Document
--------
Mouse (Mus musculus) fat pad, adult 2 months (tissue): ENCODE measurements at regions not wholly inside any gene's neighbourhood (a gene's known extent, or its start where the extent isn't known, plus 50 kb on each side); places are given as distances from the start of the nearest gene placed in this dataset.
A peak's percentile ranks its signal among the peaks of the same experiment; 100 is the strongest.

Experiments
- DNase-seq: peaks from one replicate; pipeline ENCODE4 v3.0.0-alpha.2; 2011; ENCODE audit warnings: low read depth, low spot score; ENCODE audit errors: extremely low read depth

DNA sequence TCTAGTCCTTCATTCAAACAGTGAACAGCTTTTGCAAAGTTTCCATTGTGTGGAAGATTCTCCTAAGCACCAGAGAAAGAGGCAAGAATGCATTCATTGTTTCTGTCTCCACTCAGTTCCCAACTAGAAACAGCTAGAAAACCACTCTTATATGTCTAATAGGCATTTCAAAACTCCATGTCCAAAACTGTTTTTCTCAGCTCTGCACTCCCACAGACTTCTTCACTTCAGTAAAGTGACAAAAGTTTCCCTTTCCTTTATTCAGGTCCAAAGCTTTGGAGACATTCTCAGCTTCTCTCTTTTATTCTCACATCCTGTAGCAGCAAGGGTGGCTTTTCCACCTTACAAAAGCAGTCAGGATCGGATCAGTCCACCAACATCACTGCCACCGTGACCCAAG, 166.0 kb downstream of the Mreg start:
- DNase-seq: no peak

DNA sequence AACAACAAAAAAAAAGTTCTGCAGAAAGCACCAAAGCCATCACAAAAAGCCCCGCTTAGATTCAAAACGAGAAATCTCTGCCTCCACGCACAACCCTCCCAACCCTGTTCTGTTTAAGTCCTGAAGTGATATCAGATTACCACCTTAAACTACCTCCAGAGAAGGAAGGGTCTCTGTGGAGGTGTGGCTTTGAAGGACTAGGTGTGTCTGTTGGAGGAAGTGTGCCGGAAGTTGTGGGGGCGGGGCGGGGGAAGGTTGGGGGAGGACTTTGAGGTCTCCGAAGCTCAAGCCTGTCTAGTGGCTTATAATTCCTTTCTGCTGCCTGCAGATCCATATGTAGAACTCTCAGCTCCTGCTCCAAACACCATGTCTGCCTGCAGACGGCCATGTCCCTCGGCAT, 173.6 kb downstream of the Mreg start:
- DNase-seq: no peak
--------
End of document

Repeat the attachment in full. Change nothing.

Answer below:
Mouse (Mus musculus) fat pad, adult 2 months (tissue): ENCODE measurements at regions not wholly inside any gene's neighbourhood (a gene's known extent, or its start where the extent isn't known, plus 50 kb on each side); places are given as distances from the start of the nearest gene placed in this dataset.
A peak's percentile ranks its signal among the peaks of the same experiment; 100 is the strongest.

Experiments
- DNase-seq: peaks from one replicate; pipeline ENCODE4 v3.0.0-alpha.2; 2011; ENCODE audit warnings: low read depth, low spot score; ENCODE audit errors: extremely low read depth

DNA sequence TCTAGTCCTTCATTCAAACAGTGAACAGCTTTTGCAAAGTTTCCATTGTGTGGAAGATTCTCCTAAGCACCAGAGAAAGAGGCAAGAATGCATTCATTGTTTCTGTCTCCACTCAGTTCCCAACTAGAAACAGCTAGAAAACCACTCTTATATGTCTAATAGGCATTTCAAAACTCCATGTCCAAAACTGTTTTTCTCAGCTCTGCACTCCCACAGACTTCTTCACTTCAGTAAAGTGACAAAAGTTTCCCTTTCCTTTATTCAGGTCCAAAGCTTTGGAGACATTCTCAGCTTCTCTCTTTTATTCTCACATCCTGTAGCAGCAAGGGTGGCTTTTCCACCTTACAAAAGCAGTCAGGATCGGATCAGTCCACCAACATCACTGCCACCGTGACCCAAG, 166.0 kb downstream of the Mreg start:
- DNase-seq: no peak

DNA sequence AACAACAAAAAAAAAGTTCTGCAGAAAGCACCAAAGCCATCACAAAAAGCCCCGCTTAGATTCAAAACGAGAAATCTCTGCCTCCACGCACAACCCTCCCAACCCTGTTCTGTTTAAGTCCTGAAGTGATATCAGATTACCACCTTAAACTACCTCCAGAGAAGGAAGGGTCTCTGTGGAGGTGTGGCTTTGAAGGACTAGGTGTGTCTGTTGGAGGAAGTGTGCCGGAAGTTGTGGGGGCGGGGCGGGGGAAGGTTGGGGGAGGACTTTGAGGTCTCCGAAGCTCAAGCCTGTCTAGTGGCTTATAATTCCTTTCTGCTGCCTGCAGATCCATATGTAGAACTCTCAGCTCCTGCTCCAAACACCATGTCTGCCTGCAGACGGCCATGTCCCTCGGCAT, 173.6 kb downstream of the Mreg start:
- DNase-seq: no peak